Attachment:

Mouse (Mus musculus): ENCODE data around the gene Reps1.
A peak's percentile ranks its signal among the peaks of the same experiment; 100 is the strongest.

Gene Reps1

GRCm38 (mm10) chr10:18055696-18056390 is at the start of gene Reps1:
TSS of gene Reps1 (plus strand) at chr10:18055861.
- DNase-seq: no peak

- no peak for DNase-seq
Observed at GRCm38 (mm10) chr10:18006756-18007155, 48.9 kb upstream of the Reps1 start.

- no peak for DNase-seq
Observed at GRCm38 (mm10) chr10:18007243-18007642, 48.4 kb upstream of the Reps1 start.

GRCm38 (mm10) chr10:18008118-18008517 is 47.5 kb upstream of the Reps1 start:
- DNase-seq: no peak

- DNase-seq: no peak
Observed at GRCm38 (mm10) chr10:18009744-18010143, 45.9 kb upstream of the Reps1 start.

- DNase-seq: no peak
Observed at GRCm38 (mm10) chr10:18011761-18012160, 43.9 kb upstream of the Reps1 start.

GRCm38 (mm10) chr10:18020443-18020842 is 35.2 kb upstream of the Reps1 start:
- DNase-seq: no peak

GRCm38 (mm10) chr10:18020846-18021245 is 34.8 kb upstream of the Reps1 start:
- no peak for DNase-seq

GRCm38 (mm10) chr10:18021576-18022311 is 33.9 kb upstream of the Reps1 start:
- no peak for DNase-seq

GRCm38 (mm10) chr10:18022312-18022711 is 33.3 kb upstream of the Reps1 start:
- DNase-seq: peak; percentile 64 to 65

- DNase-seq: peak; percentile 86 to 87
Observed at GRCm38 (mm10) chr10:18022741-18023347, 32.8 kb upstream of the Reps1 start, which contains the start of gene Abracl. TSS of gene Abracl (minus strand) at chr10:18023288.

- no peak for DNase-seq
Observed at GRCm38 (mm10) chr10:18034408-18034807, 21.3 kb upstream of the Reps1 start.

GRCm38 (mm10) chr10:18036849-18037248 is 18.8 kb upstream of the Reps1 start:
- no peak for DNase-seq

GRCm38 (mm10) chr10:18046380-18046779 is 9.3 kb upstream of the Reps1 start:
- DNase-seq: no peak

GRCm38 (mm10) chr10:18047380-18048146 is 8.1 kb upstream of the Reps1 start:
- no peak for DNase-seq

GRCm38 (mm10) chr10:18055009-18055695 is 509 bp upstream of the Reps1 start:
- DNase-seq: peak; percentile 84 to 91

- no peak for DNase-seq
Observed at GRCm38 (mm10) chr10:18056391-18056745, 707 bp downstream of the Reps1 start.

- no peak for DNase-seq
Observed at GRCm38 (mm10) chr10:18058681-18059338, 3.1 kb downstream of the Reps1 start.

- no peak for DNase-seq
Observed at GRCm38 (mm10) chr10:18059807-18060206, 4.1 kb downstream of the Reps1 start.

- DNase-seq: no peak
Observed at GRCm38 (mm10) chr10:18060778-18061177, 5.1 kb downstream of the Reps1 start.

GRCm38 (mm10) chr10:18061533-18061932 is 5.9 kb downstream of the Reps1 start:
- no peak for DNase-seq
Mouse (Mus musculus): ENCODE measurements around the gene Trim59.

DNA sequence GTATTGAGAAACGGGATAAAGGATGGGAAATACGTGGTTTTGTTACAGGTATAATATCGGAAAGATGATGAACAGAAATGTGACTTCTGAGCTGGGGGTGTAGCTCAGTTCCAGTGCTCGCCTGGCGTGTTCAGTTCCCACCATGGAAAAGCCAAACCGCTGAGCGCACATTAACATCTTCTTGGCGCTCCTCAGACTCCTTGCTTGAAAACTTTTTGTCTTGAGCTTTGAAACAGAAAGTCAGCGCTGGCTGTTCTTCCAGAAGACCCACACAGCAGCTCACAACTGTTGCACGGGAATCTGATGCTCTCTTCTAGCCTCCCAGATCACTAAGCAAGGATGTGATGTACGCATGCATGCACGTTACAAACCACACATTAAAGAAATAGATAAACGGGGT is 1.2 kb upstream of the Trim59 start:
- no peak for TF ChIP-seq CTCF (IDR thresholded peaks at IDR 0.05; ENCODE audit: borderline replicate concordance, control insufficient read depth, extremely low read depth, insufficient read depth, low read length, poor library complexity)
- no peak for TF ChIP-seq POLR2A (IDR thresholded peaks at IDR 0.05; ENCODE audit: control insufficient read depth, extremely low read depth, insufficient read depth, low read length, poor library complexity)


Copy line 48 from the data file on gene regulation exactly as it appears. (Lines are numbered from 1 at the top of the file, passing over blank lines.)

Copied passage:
DNA sequence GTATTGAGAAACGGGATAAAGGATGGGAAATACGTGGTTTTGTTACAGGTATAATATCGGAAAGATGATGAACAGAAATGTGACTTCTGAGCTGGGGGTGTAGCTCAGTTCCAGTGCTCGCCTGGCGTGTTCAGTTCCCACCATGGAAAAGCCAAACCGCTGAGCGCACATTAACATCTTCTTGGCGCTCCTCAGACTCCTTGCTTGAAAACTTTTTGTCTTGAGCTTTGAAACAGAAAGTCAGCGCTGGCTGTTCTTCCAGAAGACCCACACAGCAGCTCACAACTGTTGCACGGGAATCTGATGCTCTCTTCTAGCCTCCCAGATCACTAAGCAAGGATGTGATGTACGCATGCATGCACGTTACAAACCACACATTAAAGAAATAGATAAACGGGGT is 1.2 kb upstream of the Trim59 start: